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Canadian eco resort owner and partner found dead in Dominica

Daniel Langlois (Facebook)
Daniel Langlois (Facebook)

A legendary animator who worked on Hollywood blockbusters has been found dead in a burned out car on a Caribbean island alongside his partner.

Daniel Langlois and Dominique Marchand were discovered on Friday in Dominica, where they owned an eco resort.

The couple had been missing for several days before they were found.

Mr Langlois founded Softimage, an animation software firm whose product was used in major blockbuster films including Jurassic Park, The Matrix, Star Wars: Episode I - The Phantom Menace and Titanic.

In 1994, the company was sold to Microsoft for a reported $130 million (£85 million).

Most recently Mr Langlois had run the eco resort and set up home on Dominica.

Three foreign nationals and one Dominican have been taken into custody over the incident, according to Dominica News Online, which cited Dominica's National Security and Legal Affairs Minister Rayburn Blackmoore.

The minister said: "This type of terrible crime and the brutality in this crime is something we cannot ignore and we cannot allow those responsible to go unpunished."

Responding to reports that one of the four being questioned by police is an American citizen, a spokesperson for the US Department of State told the BBC: "We are aware of reports of the arrest of a US citizen in Dominica.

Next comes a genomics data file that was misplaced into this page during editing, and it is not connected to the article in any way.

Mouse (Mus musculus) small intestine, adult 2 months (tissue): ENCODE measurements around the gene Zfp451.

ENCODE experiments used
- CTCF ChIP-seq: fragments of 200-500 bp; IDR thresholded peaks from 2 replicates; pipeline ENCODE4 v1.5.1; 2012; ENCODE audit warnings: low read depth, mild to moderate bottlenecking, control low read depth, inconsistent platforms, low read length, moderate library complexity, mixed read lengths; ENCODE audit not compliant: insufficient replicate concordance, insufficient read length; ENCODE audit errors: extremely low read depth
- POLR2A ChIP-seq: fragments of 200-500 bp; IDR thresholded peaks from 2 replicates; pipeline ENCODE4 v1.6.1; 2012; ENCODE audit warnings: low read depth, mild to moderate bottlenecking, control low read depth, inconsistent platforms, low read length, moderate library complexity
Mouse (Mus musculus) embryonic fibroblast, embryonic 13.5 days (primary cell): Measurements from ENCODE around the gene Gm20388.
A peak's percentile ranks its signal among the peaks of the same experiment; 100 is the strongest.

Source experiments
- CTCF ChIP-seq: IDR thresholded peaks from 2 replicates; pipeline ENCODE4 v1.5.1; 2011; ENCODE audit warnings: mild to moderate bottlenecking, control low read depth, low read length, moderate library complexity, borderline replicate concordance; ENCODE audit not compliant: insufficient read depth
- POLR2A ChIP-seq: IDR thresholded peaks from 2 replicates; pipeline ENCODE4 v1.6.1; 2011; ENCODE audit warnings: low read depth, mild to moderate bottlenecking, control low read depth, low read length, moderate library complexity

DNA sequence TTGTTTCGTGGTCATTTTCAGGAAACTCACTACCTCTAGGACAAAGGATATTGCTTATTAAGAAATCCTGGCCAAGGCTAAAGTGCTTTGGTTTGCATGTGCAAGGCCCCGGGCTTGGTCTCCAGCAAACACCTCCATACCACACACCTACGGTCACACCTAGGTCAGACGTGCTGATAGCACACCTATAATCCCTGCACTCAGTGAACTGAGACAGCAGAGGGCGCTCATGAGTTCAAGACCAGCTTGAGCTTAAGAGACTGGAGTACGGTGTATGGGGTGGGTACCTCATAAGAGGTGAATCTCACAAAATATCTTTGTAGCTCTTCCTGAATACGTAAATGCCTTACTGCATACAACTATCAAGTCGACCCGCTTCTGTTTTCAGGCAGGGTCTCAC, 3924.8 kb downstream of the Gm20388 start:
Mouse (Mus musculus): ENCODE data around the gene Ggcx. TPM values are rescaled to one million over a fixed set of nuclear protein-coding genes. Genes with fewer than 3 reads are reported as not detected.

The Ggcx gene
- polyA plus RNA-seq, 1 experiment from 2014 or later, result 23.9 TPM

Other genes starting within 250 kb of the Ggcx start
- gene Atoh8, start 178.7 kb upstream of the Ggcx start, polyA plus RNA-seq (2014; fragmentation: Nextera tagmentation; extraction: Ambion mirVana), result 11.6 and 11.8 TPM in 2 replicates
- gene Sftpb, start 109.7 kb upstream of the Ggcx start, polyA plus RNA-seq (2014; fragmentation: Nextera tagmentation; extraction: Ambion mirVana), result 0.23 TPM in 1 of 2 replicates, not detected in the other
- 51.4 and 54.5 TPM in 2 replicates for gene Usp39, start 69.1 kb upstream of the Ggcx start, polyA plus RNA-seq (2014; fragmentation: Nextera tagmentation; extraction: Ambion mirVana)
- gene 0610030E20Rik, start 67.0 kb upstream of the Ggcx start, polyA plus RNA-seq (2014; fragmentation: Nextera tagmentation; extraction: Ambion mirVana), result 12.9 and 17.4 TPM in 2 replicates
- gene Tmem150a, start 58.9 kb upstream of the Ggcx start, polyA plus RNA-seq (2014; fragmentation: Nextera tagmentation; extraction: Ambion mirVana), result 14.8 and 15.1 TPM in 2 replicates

"Due to privacy considerations, we have no further comment at this time."

The Daniel Langlois Foundation, a philanthropic organisation created by the entrepreneur in 1997, said in a statement that the couple "died in tragic circumstances" on December 1.

It added: "In the coming weeks and months, details of the exact circumstances of their passing will be revealed as the Dominican police authorities and justice system proceed to the investigation."

The foundation said Mr Langlois' "stellar career left a profound influence on contemporary cinema".

Mr Langlois worked as a director and animator in the Canadian province of Quebec before founding Softimage in the 1980s.

He remained involved the arts and film industries, including as president of the Festival du Nouveau Cinéma, an independent film festival in Montreal.

More recently, Mr Langlois and Ms Marchand ran an eco-friendly resort, Coulibri Ridge, and established the Resilient Dominica Project to help the island following Hurricane Maria, which killed 65 people and devastated the local economy.

Ms Marchand worked with an animal charity, the Humane Society of Dominica, the foundation said.

In a post on X, formerly Twitter, Canadian Heritage Minister Pascale St-Onge called Mr Langlois "a visionary in digital technologies and cinema".

"His legacy reflects his innovative spirit. My thoughts are with his loved ones," she wrote.

Journalist Matthew Hays wrote on Facebook: "Langlois was a tech entrepreneur and one of the key visionaries who paved the way for Montreal's tech boom.

"He founded Softimage and sold it to Microsoft for $200 million in '94. He invested back in Montreal, creating Ex-Centris in '99, his very ambitious film and arts centre.

"I profiled Langlois for The Hollywood Reporter in 2003. He was very invested in Montreal and in promoting the city as a creative hub. Very sad to hear of his passing, and to have gone in such a violent way.RIP Daniel and Dominique."